Meghan Markle’s father Thomas said he believes his daughter “expressly authorized” or at least “approved” an article in People magazine about him that was “a total lie,” and which portrayed him as “dishonest, exploitative, publicity-seeking, uncaring and cold-hearted.”
Thomas, whose bombshell testimony was contained in a witness statement unsealed today in London’s High Court, said that a controversial letter written to him by his daughter in August 2018, four months after he missed her wedding to Prince Harry due to a heart attack, was a “criticism” of him that he thought “signaled the end of our relationship.”
Meghan is seeking a so-called “summary judgment” in her high profile privacy and copyright action against (ANL), triggered by the 2019 publication in the Mail on Sunday of sections of the letter she sent to her estranged father.
If successful, a summary judgment in Meghan’s favor would end much of the case without a full trial. Buckingham Palace is thought to be keen for Meghan to find a way to avoid being the first senior royal in living memory to undergo a grueling and potentially embarrassing cross-examination of her personal life in the witness box.
In the statement, made public at the High Court today, Thomas, who is the star witness for Associated Newspapers Limited (ANL), the publishers of the Mail on Sunday, said he felt he was “vilified” in the article in People, in which five anonymous friends of Meghan’s sat down with the publication for interviews. Some of the friends referred to the letter.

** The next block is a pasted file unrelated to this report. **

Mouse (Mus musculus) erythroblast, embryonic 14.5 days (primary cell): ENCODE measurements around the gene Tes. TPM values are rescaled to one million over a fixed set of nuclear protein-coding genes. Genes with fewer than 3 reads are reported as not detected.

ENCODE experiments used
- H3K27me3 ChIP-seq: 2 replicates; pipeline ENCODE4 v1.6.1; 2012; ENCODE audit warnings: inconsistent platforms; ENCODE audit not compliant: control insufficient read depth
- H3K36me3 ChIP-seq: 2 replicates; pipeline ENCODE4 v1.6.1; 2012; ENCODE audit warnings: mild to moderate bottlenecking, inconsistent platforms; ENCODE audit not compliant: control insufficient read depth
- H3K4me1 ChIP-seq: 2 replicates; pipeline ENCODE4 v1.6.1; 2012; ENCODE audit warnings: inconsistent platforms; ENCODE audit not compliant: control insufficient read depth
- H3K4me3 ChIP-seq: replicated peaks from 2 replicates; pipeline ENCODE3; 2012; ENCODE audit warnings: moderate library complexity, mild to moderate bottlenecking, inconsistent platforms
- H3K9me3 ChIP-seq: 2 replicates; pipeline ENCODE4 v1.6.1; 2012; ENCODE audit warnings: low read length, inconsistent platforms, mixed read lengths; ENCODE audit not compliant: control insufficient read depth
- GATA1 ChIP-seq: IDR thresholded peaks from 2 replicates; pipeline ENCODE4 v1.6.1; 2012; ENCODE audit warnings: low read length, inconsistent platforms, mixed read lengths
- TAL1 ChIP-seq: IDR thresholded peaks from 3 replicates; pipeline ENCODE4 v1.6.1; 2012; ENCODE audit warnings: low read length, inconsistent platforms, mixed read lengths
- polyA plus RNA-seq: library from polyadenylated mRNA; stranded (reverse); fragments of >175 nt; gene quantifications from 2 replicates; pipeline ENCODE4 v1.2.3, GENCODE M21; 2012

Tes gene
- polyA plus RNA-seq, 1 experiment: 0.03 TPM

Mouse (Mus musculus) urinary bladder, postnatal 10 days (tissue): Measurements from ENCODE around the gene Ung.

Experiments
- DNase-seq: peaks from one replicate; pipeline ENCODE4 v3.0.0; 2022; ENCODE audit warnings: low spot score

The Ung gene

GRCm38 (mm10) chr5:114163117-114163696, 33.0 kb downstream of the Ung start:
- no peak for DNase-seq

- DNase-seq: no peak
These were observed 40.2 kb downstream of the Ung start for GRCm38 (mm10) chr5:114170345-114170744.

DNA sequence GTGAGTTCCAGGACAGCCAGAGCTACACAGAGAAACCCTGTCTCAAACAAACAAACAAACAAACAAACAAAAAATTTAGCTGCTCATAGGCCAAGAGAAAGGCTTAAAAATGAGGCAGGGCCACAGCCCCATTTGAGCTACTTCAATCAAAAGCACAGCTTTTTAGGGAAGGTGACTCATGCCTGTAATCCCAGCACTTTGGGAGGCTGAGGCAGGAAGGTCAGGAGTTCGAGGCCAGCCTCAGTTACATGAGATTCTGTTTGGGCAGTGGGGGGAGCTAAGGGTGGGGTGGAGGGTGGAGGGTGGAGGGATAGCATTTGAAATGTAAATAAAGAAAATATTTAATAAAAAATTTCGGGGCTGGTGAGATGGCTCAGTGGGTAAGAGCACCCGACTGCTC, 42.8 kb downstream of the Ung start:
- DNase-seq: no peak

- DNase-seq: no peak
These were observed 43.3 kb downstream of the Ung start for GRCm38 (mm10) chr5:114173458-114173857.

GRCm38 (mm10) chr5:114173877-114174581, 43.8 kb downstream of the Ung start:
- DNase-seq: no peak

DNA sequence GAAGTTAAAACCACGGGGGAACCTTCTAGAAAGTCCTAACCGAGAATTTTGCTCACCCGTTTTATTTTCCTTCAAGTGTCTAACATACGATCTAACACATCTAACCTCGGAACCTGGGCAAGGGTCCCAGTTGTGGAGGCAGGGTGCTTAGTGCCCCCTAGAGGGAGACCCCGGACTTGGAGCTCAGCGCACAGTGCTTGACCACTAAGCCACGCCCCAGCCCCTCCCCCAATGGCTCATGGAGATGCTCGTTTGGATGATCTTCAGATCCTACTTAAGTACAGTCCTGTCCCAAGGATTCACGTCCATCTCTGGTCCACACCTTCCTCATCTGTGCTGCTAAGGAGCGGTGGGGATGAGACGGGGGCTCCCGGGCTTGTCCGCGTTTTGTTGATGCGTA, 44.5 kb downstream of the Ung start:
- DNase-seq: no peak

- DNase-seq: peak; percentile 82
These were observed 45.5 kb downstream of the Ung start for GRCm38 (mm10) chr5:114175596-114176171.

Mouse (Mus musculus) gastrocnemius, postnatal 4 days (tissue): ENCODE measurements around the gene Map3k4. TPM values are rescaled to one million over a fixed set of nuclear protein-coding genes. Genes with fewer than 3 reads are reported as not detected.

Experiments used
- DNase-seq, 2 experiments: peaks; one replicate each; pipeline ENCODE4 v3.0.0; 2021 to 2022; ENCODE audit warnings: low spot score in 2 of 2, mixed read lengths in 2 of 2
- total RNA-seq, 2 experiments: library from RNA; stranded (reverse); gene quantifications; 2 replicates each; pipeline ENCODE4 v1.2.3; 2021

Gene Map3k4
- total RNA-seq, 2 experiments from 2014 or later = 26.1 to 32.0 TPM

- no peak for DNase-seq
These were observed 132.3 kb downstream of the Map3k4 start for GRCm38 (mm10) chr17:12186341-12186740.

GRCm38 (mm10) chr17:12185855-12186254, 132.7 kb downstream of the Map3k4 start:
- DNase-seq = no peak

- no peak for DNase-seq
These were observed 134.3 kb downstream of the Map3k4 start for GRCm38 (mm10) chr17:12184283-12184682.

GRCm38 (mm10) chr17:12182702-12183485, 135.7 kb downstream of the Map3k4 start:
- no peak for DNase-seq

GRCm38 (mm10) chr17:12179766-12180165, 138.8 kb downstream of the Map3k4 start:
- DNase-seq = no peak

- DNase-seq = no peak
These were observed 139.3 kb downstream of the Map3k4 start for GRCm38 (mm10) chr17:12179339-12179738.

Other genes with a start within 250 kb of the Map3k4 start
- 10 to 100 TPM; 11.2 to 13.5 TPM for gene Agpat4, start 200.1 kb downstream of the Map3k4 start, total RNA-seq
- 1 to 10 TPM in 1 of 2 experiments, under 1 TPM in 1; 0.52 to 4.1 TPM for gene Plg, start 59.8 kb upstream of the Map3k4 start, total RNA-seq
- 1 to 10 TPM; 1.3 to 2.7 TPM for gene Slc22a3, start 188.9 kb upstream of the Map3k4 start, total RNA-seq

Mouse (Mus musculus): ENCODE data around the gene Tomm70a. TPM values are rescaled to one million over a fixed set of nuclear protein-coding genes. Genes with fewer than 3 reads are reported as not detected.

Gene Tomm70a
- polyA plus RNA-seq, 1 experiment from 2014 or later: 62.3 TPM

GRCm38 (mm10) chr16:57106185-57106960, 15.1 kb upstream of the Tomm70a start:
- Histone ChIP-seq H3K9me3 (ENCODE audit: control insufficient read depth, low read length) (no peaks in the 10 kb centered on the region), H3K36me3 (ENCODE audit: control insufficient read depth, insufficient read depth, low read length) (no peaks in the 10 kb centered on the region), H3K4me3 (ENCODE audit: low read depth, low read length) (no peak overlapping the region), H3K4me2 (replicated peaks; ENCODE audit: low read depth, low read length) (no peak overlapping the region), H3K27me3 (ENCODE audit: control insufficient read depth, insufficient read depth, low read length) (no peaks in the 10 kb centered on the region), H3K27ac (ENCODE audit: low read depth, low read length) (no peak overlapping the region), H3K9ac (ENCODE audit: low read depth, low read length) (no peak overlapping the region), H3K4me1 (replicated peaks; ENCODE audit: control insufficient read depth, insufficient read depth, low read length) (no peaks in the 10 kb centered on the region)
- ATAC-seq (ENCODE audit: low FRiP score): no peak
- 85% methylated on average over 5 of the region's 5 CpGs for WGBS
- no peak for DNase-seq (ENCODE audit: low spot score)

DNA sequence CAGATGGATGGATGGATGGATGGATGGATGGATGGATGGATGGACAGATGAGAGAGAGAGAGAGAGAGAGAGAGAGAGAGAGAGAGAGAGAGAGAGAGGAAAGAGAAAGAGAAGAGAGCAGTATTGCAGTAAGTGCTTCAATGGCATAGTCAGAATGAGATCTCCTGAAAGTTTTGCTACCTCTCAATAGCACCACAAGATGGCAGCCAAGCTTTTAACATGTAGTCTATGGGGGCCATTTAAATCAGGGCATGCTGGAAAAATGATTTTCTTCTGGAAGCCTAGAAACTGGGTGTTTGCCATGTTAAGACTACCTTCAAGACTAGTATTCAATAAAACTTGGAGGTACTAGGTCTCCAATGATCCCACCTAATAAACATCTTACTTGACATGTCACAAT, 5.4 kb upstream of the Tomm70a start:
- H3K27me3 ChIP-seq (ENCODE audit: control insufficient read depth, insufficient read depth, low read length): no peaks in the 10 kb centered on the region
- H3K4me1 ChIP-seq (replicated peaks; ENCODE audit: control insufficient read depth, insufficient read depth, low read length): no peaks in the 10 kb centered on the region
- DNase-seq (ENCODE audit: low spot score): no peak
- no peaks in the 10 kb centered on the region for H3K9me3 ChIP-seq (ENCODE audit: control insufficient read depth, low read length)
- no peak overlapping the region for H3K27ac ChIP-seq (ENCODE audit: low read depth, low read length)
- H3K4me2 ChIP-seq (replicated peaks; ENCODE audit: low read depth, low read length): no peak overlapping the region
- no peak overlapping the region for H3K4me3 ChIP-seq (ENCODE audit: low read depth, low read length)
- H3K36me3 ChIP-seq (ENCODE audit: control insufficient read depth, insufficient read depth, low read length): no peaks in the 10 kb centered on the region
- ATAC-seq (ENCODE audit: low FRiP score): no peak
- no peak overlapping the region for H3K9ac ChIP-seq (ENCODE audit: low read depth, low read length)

Markle said in his statement, “The article had given an inaccurate picture of the contents of the letter and my reply and had vilified me by making out that I was dishonest, exploitative, publicity-seeking, uncaring and cold-hearted, leaving a loyal and dutiful daughter devastated. I had to defend myself against that attack.”
ANL argues that Meghan allowed her friends to brief People on the contents of the letter, therefore putting it in the public domain. ANL says this entitled them to publish extracts from the letter, with Thomas’ consent, to correct the record on his behalf. Meghan rejects that interpretation of events and has denied organizing the friends to brief on her behalf.
The identity of the five friends is being protected by the court.
In his witness statement, Thomas, 76, said the handwritten correspondence from Meghan made no attempt at reconciliation. He said the letter did not even ask how he was doing following the heart attack, which he had suffered before his daughter’s wedding in May 2018, that prevented him from attending the nuptials.
Thomas said his decision to allow the newspaper to publish parts of the letter was prompted by the article in People magazine.
“I was shocked by what it said about me,” he said in the witness statement. “It was a total lie. It misrepresented the tone and content of the letter Meg had written me in August 2018. I quickly decided I wanted to correct that misrepresentation.
“It seemed to me that the article had either been expressly authorized by Meg or she had at the very least known about and approved of its publication,” The Times reported.
Meghan, 39, is suing Associated Newspapers, the publisher of the Mail On Sunday and MailOnline, over a series of articles that reproduced parts of the handwritten letter sent to Mr. Markle in August 2018.
She is seeking damages for alleged misuse of private information, copyright infringement, and breach of the Data Protection Act over five articles, published in February 2019, which included extracts from the “private and confidential” letter to her father.